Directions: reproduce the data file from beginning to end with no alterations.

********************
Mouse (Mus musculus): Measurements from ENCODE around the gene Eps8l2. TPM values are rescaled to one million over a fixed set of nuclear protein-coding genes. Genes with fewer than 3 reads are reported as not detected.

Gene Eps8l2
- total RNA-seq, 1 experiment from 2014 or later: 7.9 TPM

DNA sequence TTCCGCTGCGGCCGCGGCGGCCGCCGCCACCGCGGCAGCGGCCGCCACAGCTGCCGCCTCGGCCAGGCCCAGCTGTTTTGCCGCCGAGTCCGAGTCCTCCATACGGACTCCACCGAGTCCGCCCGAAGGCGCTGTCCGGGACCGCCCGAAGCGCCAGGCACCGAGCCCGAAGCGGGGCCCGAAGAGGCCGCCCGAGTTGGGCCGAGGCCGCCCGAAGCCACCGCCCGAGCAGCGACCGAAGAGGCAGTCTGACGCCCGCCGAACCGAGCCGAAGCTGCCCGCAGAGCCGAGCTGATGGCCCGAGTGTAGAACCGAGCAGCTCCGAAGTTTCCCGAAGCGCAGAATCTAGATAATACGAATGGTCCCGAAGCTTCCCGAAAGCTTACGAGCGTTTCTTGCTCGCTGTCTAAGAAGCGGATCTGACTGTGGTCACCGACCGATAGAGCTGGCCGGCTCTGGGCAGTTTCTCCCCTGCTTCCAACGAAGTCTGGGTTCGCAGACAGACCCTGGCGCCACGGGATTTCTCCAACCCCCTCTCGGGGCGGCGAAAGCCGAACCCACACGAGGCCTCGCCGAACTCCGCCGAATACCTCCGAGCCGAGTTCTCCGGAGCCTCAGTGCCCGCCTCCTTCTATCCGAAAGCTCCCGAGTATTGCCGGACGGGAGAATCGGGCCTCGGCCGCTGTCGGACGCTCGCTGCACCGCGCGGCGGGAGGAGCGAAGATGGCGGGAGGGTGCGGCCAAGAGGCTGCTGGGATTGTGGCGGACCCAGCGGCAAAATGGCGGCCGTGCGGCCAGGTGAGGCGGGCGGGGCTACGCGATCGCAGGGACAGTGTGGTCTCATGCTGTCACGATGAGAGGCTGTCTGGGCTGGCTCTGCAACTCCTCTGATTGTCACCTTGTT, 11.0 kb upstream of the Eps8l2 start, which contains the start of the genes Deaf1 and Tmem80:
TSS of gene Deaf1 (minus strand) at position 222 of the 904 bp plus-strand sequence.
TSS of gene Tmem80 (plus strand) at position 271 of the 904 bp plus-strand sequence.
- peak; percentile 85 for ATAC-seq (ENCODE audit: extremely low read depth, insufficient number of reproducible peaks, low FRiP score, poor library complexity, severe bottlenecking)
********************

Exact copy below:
Mouse (Mus musculus): Measurements from ENCODE around the gene Eps8l2. TPM values are rescaled to one million over a fixed set of nuclear protein-coding genes. Genes with fewer than 3 reads are reported as not detected.

Gene Eps8l2
- total RNA-seq, 1 experiment from 2014 or later: 7.9 TPM

DNA sequence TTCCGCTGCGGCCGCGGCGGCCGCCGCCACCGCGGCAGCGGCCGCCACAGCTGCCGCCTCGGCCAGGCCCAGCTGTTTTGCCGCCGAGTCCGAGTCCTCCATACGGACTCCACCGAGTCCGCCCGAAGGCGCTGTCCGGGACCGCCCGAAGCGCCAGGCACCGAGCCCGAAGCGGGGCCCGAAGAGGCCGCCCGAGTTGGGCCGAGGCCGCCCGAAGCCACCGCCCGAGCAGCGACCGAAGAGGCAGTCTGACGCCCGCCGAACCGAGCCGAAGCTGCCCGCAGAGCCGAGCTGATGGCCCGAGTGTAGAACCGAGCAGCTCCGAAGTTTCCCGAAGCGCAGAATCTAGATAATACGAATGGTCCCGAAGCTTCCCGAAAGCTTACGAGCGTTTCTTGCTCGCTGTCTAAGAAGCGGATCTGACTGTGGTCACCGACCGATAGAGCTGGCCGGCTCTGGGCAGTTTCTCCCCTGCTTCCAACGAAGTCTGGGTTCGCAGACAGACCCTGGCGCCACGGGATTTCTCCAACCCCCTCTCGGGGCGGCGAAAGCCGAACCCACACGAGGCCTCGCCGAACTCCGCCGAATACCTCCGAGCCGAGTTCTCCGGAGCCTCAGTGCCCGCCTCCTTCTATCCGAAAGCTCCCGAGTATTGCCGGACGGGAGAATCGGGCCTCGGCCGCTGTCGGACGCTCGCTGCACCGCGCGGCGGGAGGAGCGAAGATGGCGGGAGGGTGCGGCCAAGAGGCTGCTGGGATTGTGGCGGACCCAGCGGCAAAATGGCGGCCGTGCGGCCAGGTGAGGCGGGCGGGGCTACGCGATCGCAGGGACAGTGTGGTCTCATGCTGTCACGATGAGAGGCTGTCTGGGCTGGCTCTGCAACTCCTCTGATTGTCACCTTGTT, 11.0 kb upstream of the Eps8l2 start, which contains the start of the genes Deaf1 and Tmem80:
TSS of gene Deaf1 (minus strand) at position 222 of the 904 bp plus-strand sequence.
TSS of gene Tmem80 (plus strand) at position 271 of the 904 bp plus-strand sequence.
- peak; percentile 85 for ATAC-seq (ENCODE audit: extremely low read depth, insufficient number of reproducible peaks, low FRiP score, poor library complexity, severe bottlenecking)